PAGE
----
The long-term goal of surgery is for you to reach a healthy weight by eating the right foods and exercising regularly. After surgery you will begin slowly and go through three dietary stages:
- Bariatric Clear Liquids and Protein Shakes
- Pureed Food
- Soft Solid Foods
- Solid Bariatric Diet
While you’re in the hospital, you will be consuming broth, diluted fruit juice, and sugar-free beverages.
It will be important not to drink too quickly. It is recommended that you consume only 1 ounce every 15 minutes at first. Eventually you will be drinking continuously between meals, with the goal of 6-8 cups of fluid per day.
When you are released from the hospital, your surgeon will advance you to a two-week diet of protein shakes. Acceptable protein shakes after surgery are high in protein and calories and low in sugar.
Carbonated, caffeinated and sugar-sweetened (to include fruit juice) beverages are not recommended. Carbonation can stretch your pouch and irritate your new stomach. Caffeine is a stomach irritant, can make it hard for you to stay hydrated and can lead to ulcers. Beverages high in sugar can lead to weight gain and can trigger dumping syndrome. For those patients with the gastric bypass. Dumping syndrome is when you get sick from too much sugar hitting your intestines at one time.
In approximately two weeks with your doctor's approval, you will advance to pureed foods. Use a blender to achieve the right consistency. From now on, every bite of food you take needs to be chewed to applesauce consistency before you swallow.
At first you will only be eating about 1-2 tablespoons of food at a time. Always eat your "Protein First," vegetables next, fruits, and then starch if you have room. Eating protein first is a very important rule since you need protein to maintain your muscle mass, for healing, to prevent from excess hair loss, and for your immune system. You will be given a protein goal to meet your individualized needs.
With your surgeon’s approval, small amounts of soft solid foods may be started in approximately 4-6 weeks. Only eat 3 times per day with 2 planned, high protein snacks. Drink plenty of sugar-free liquids between meals.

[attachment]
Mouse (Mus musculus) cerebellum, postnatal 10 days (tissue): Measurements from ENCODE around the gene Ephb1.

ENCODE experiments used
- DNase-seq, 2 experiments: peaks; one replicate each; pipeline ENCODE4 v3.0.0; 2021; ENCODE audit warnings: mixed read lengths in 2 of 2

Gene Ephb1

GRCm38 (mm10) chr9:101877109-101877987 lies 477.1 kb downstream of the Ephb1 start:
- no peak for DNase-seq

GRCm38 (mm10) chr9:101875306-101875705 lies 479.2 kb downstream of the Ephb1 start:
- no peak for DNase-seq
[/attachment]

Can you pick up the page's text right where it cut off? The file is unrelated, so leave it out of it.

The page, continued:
Since you don't have much space in your new stomach, you need to fit as much good nutrition into your diet as possible. Five small servings per day of vegetables and fruits is a good goal. Use fats sparingly, however not eating fats may increase hair loss and skin problems during the weight loss period.
Remember not to drink for 30 minutes before or after eating. Mixing liquids with solids makes the pouch empty too quickly, which means you may eat more food without feeling full.
The rest of your life, you are recommended to eat a variety of foods daily, lean proteins, low-fat dairy, vegetables and fruit. The 1 year post-op mark is when you can begin to incorporate some starchy foods (rice and potatoes) but it is recommended that they are limited since they tend to slow the rate of weight loss. Try to select high quality starches: lentil pasta, brown rice, quinoa, and nothing that has added fats such as deep-fried potatoes. Beverages can be consumed closer to meals (10 minutes before and 10 minutes after) but they are still not recommended during meals or snacks. With this stage being more liberal it can be hard to keep the rate of weight loss going. Be mindful of what you are eating and monitor when you are getting off track.
Vitamins and Minerals
After surgery, start taking bariatric chewable or liquid multivitamins, calcium with Vitamin D, and B12 supplements recommended during your nutrition sessions. After a month, you may switch to bariatric vitamin and calcium pills. You need to take these every day for the rest of your life.